Sep 2, 2022 - News

Most metro Phoenix freeway asphalt is at risk of cracking and potholes

An illustration of a pothole-filled road with a "drive with caution" sign
Illustration: Sarah Grillo/Axios

More than half of the rubberized asphalt that coats the Valley's freeways is at serious risk of cracking, crumbling and potholing — and the region has little money to replace it.

State of play: Maricopa County expected to generate $750 million for pavement rehabilitation through the extension of its half-cent transportation tax, known as Proposition 400, but Gov. Doug Ducey shocked local leaders in July when he vetoed a bill that stopped the county from moving forward with extending it.

  • Ducey said at the time: "Now, with inflation higher than it has been in 40 years, is not the time to ask Arizona voters to tax themselves."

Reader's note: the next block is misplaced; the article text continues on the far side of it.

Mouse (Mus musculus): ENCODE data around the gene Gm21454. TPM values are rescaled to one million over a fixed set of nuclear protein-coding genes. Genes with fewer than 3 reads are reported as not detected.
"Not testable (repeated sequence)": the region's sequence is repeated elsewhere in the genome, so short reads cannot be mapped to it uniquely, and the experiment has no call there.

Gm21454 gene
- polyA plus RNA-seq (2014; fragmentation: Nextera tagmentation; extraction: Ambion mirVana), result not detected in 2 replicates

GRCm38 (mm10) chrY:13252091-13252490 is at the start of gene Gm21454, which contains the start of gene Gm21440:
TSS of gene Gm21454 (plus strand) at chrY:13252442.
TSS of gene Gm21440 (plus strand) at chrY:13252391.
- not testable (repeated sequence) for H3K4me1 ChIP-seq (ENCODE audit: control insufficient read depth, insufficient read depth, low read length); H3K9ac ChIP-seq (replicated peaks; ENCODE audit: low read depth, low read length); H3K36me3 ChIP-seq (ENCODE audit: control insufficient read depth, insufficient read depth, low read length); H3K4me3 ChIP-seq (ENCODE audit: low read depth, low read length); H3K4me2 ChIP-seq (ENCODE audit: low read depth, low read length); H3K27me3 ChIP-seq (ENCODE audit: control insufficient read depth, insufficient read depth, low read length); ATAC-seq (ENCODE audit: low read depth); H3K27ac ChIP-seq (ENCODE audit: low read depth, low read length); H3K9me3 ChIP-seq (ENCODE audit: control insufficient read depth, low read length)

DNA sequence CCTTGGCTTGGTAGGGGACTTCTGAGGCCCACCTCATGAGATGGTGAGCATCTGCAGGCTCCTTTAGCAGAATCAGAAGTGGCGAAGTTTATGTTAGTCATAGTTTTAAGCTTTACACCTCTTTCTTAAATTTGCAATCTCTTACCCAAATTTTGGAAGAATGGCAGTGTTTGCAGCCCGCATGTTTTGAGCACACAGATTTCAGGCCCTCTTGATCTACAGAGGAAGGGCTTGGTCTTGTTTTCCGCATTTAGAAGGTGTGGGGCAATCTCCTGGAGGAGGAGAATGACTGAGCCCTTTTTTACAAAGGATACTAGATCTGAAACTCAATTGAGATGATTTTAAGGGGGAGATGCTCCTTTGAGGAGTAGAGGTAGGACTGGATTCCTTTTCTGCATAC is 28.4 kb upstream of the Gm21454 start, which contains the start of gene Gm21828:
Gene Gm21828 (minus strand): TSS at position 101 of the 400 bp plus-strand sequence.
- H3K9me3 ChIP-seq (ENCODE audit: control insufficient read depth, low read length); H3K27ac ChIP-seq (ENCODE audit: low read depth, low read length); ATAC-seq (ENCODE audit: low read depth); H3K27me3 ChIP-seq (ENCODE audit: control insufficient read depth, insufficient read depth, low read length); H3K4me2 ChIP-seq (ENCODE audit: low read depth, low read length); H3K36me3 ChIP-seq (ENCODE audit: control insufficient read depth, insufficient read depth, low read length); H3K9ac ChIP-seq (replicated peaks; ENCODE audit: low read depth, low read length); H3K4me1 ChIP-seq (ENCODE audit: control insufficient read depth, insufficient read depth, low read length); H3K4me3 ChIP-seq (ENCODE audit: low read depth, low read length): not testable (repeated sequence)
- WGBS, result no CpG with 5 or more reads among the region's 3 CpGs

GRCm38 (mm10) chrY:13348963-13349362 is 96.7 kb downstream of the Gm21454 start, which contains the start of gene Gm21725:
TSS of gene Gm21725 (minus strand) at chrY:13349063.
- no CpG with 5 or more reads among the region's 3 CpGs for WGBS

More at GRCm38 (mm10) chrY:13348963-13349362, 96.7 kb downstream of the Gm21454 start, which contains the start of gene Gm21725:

• State law requires Maricopa County to get state approval to hold an election on transportation taxes.

Why it matters: Rubberized asphalt has a useful life of only 10 years and most of the Valley's freeway asphalt was installed 10 to 20 years ago.

  • Maricopa Association of Governments' John Bullen tells Axios Phoenix that much of the asphalt has held up "remarkably well," but as soon as it starts to deteriorate, it cracks and crumbles quickly.

What's happening: A stretch of I-17 north of Peoria Road and U.S. 60 between Gilbert and Greenfield roads have already been stripped down to concrete because the asphalt was so potholed.

The state legislature this session provided funding for pavement rehabilitation on U.S. 60, but there's no funding for a large-scale asphalt replacement program without the continuation of the transportation tax.

Flashback: Valley voters first approved the sales tax in 1985 and extended it in 2005. It will expire in 2025 without an extension.

What's next: Ducey's in the final year of his term, so local leaders could try again next year, but it's not clear whether the next governor would be any more open to it.

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